Four of Eno’s most seminal ambient recordings have been remastered for vinyl.
As he entered 1975, Brian Eno was one of the most exciting artists in rock, an increasingly ambitious composer whose knotty art-pop was already laying the foundation for some of the most exciting music that would emerge at the end of the decade as punk morphed into some new paradigm of open-access pop. One January morning, however, Eno was crossing a street when he was struck by a cab, inflicting a major head injury and leaving him bed-ridden for weeks. As he convalesced, his girlfriend put a record of harp music on a turntable with a broken speaker, leaving the faint, warped sound of music to mingle with the sound of rain outside. The strange experience of this profoundly affected Eno, who would use it as the basis for a new kind of music that would marry the ethos of minimalist classical music with emergent synthesizer and production technology to found a new genre.
Following from last year’s reissues of Eno’s classic pop albums, four of his most seminal ambient recordings have been remastered for vinyl, reintroducing their calming pleasures to a world that long ago absorbed their stealthy ambition. Discreet Music, the first of Eno’s post-recovery ambient releases, is the logical progression of the artist’s work with King Crimson guitarist Robert Fripp. The half-hour title track was, in fact, originally intended as background loops for Fripp, and the album’s liner notes depicted the composition as a hardware schematic, diagramming out how synthesizers, tape decks and feedback were arranged to create a work of sustained notes that nonetheless undulate just enough to be in constant motion. The gently oscillating synth clusters are transportive, but per Eno’s own formulation of ambient music as something that can be either put on in the background or worthy of close study, the track ends up drifting so far from its initial notes that what is broadly an experiment in hardware sequencing becomes a new form of composition. As if to double down on this method as a viable form of composition, the album’s second side is devoted to three variations on Johann Pachelbel’s Canon in D Major arranged by avant-garde composer and free jazz legend Gavin Bryars, who wrote out and encouraged his ensemble to improvise looping patterns similar to Eno’s studio-driven patterns.
From this auspicious beginning would follow Eno’s codification of this new sound into his ambient series, the first of which, Music for Airports, remains arguably his most well-known solo album. As the title indicates, Eno imagined the record as a response to the stressful din of airport noise and clashing Muzak, and he delivers an album of Erik Satie-esque minimalist études that layer sounds into pulses of noise that elegantly crest and ebb like waves. “1/1” uses brittle, plinking piano notes as the guideposts for more abstract synthesized tones that waft in and out of earshot. It is one of the most soothing works in pop history, and despite lasting nearly an entire vinyl side it is so compelling it could last forever without losing its atmosphere. The rest of the album incorporates vocal loops into various permutations of synthesizer- and piano-led sequencing, culminating in the surprisingly complex closer, “2/2,” which incorporates synths that approximate the sounds of brass instruments to give the blurts and moans of noise the feeling of an orchestra.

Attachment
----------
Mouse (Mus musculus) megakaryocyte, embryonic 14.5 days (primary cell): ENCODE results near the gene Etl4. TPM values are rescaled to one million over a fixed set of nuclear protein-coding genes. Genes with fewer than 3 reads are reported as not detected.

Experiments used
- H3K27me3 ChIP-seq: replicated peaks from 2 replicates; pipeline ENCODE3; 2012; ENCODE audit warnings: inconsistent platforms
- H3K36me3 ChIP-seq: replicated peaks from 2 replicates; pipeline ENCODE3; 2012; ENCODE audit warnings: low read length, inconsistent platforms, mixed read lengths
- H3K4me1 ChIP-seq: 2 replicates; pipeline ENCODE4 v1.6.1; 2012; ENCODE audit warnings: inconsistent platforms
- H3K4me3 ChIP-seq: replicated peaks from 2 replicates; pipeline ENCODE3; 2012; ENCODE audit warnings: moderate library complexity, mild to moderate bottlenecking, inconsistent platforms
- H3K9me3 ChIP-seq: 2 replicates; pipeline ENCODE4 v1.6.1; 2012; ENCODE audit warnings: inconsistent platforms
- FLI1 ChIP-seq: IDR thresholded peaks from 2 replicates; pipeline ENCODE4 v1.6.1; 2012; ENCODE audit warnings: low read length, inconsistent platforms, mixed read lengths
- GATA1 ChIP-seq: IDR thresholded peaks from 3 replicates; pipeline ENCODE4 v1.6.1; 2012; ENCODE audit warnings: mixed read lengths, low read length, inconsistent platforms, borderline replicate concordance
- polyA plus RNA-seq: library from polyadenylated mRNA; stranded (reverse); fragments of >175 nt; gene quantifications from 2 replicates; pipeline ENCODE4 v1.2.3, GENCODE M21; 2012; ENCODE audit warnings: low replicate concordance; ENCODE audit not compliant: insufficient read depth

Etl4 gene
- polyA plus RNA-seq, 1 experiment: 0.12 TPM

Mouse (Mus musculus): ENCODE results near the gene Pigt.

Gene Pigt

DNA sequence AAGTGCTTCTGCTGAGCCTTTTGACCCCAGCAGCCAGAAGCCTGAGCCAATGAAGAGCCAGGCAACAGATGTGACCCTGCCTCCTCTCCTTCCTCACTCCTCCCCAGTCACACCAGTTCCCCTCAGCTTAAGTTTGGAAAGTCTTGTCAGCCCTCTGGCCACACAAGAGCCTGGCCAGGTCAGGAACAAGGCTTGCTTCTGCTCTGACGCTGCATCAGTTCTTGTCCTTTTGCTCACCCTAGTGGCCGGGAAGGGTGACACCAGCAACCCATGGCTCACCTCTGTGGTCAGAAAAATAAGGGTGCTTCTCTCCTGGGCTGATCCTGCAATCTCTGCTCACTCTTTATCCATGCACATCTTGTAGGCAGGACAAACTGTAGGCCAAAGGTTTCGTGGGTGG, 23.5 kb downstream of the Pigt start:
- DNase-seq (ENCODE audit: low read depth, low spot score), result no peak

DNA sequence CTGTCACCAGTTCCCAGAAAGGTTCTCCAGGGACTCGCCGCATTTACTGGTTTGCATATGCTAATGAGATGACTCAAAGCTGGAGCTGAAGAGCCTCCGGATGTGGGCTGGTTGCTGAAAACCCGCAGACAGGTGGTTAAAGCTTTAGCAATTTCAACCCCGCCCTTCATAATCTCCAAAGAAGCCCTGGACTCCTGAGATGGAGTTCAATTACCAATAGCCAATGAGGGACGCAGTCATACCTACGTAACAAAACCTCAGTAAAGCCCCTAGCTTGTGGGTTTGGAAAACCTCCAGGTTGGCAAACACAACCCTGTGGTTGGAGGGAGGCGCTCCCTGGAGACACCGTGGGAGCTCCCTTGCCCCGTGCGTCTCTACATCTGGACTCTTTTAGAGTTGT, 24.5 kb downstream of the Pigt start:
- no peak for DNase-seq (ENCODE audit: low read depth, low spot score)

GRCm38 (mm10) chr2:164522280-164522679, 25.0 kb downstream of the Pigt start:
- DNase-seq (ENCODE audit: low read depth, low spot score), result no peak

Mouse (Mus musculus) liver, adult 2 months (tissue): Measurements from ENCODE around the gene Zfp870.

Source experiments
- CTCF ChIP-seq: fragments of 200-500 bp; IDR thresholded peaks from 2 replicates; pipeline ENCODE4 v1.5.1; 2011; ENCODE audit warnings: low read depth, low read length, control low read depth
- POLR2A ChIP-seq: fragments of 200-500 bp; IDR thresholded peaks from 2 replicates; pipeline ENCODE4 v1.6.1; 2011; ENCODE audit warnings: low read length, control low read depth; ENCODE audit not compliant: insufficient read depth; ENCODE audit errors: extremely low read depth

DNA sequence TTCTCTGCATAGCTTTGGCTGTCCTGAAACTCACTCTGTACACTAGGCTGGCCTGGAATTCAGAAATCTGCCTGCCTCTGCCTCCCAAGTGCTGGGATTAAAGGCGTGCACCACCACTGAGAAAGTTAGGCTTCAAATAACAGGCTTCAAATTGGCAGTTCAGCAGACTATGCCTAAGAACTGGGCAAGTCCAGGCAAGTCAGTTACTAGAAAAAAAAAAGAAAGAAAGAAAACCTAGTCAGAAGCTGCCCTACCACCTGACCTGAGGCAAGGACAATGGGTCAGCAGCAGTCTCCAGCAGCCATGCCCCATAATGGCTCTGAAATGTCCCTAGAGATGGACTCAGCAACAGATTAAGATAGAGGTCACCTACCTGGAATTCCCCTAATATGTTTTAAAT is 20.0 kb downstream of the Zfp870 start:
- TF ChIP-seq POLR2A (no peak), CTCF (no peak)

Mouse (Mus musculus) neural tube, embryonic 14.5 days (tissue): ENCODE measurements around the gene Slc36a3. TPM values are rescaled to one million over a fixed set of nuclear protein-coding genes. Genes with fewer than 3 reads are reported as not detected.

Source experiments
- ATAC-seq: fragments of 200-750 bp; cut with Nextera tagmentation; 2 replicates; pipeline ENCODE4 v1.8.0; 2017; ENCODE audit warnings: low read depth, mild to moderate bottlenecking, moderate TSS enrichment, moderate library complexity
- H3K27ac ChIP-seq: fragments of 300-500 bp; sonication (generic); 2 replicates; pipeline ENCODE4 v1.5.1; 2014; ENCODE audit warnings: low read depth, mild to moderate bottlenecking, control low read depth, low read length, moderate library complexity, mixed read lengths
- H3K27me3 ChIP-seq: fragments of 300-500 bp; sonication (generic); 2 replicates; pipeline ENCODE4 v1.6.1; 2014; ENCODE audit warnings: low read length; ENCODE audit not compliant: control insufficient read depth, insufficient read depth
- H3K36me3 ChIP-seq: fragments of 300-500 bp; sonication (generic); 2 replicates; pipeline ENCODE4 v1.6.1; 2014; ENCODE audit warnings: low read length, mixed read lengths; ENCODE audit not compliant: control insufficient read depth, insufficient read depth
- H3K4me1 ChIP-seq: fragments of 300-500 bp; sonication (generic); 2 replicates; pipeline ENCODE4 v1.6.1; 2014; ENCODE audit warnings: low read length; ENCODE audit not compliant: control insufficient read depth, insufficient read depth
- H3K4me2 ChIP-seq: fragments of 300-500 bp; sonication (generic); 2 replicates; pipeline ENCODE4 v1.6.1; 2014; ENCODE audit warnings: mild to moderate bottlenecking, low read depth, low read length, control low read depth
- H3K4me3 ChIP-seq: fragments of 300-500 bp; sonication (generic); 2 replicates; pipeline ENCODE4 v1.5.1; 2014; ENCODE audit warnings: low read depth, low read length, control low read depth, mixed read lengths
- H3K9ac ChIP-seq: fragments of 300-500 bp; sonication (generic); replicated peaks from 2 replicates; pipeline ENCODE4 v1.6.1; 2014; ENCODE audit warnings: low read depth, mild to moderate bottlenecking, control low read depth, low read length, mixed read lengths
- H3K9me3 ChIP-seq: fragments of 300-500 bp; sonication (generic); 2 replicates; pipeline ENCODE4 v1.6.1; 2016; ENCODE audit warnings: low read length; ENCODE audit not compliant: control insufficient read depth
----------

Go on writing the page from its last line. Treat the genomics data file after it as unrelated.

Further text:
Not part of Eno’s Ambient Series but clearly cut from the same cloth, Music for Films finds Eno extrapolating his composer-like approach to ambient to actual arrangement for other musicians. Calling on prog luminaries like Phil Collins and Fred Frith along with jazzbos like Percy Jones, Eno crafted brief motifs for “imaginary” films, sketching out loose-limbed themes for movies that never were. As such, there is a clearer structure to these tracks than the more distended tones of the previous two ambient releases. Robert Fripp’s guest guitar on “Slow Water” stacks on different lines of bell-like chimes with distant, sustained stabs of Fripp’s trademark laser-pointed sound, while “Events in Dense Fog” is just bright enough to mask the ominous cascade of its twinkling organ notes that slice through howling synths like cold rain. “Inland Sea,” with its warbling percolation, sounds like the soundtrack to a 16-bit JRPG 15 years ahead of the fact, and in general Eno’s preference throughout for trebly, soaring notes of relief set against groaning bass chords sounds like preemptive work for nascent video game technology than the legitimate film scores he would soon begin to compose.
That album’s brightness is all but absent in On Land, the fourth and final installment of Eno’s original ambient run. More reliant upon natural sounds and recorded objects than synthesizers, the album reflects several years of Eno’s developments in the studio on both his own output and that of collaborators like David Bowie and Talking Heads. Where the other albums created elegant, transportive soundscapes, here Eno treads in darker terrain; opener “Lizard Point” is driven by the sound of howling wind and synth notes that are sustained until they fade into the vanishing point, all as the plops of water dropping from cave stalactites add to a sense of isolation. “Shadow” is pure dissonance, insect-song synths buzzing and whining around gurgling, string-bending bass and wordless vocals that sound like an adult playing at inane child babble. That Eno titled the record On Land is a helpful guide to what he was aiming for, as the music often sounds like a ship lost at sea. This music may be on firmer footing, but it nonetheless explores realms cloaked in thick fog. Though Eno would continue to explore ambient music in relation to constant technological advancements over the last few decades, On Land remains possibly his most unified ambient statement, his most vividly felt sketch of unknown terrain he has continued to map to this day.